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April 18th, 2020

Capricor Initiates Compassionate Use Program for Severe COVID-19 Patients Using CAP-1002, Its Novel Cell Therapy Based on Cardiosphere-Derived Cells; CDCs Release Exosomes That May Mitigate Severe Inflammatory Response Associated with COVID-19

On April 3, 2020, Capricor Therapeutics (NASDAQ: CAPR) a clinical-stage biotechnology company focused on the development of first-in-class biological therapeutics for the treatment or prevention of serious diseases, announced it is providing CAP-1002, its novel cell therapy to patients with advanced COVID-19 under the compassionate use pathway. Two patients were treated in the previous week at a leading healthcare center in Los Angeles, California with additional patients planned in the coming weeks. Infusions of CAP-1002 were administered safely and patients are currently clinically stable. “Physicians leading the fight against COVID-19 patients approached Capricor to discuss the use of CAP-1002 due to its strong immunomodulatory capabilities. They believe that the use of CAP-1002 for the treatment or attenuation of ARDS (acute respiratory distress syndrome) pneumonia in COVID-19 patients is based on solid scientific rationale and pre-clinical data. We know from previously published pre-clinical data that CAP-1002 mitigates the release of anti-inflammatory cytokines, as well as macrophage activation in a number of models of inflammation, including sepsis and autoimmune diseases. It is believed that COVID-19-induced ARDS pneumonia is a response to an exaggerated and sustained cytokine storm. As such, we are hopeful that CAP-1002 will be of value to patients with respect to the treatment of COVID-19,” said Linda Marbán, PhD, Capricor’s President and Chief Executive Officer. The compassionate use act allows the FDA to immediately collect information on experimental treatments and then make the appropriate decisions about the safety and efficacy of those treatments.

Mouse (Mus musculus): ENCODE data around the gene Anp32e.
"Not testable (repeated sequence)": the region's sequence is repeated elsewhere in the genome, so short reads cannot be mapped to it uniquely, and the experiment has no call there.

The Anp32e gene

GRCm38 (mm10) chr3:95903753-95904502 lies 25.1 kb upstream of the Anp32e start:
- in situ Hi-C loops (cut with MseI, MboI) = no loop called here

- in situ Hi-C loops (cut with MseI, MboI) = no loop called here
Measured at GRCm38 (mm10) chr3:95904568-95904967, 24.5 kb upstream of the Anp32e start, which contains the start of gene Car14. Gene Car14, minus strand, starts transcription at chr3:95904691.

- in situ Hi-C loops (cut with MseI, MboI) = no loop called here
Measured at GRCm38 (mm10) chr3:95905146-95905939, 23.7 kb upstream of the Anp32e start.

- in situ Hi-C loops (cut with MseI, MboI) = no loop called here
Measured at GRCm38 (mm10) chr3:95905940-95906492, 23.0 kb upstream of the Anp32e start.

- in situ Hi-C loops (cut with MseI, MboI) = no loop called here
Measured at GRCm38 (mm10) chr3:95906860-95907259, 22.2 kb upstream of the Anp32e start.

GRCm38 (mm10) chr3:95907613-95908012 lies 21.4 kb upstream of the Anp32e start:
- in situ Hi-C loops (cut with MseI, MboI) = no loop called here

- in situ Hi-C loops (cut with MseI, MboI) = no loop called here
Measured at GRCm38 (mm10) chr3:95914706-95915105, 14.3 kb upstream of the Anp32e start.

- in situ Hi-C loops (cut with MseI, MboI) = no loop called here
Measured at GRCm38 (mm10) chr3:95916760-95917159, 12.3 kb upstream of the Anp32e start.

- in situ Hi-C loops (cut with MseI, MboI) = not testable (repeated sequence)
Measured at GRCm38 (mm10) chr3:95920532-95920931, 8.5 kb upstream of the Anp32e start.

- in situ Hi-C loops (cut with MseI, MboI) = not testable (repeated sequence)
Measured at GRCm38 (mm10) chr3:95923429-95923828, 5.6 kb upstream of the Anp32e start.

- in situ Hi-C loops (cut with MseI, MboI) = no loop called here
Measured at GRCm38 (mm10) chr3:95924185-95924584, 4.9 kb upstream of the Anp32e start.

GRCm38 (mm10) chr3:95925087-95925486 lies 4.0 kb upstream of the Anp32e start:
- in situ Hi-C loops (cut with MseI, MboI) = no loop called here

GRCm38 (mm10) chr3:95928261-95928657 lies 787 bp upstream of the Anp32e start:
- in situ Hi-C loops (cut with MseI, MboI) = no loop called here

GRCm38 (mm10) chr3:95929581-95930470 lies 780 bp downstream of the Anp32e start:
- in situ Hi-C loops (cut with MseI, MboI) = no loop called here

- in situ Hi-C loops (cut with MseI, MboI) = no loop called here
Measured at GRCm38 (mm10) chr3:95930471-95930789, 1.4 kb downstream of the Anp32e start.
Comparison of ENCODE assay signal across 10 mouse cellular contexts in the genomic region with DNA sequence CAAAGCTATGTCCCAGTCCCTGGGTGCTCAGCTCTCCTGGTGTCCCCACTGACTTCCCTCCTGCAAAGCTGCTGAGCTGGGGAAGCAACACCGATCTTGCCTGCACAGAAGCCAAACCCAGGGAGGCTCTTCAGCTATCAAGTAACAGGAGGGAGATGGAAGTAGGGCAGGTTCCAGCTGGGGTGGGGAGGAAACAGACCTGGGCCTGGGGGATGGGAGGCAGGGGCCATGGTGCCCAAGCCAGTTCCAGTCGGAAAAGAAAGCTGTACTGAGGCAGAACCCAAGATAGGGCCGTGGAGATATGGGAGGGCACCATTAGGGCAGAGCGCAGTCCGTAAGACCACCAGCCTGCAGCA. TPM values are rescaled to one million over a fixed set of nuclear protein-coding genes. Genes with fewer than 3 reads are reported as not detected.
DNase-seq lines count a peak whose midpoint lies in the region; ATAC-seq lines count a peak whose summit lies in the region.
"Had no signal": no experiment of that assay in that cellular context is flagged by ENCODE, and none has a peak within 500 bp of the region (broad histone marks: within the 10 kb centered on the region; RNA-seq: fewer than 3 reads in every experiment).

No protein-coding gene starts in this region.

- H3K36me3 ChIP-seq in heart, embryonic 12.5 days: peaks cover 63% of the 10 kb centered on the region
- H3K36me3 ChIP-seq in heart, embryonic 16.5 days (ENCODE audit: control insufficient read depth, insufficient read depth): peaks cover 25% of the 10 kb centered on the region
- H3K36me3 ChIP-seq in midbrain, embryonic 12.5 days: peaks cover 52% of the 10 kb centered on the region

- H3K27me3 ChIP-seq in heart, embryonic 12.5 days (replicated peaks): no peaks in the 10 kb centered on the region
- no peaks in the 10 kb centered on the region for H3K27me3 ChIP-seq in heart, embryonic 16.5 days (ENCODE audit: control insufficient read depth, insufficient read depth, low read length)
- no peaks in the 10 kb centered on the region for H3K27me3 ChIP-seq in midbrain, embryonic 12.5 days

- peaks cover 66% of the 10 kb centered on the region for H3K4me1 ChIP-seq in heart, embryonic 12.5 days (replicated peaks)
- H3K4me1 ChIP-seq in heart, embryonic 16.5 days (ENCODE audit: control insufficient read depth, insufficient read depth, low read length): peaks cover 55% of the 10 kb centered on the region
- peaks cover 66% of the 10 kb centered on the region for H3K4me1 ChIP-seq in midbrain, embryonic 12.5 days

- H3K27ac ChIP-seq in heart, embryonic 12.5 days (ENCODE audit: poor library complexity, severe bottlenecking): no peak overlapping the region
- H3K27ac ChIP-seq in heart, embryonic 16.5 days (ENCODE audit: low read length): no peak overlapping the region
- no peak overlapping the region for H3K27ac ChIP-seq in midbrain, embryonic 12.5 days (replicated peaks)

Orgenesis & Excella-Bio Announce Breakthrough Manufacturing Process for Bioxomes™ (Proprietary Synthetic Exosomes/Extracellular Vesicles); Patented Process Results in Uniform, Scalable Production & Ability to Deliver Specific Cargo to Targeted Cells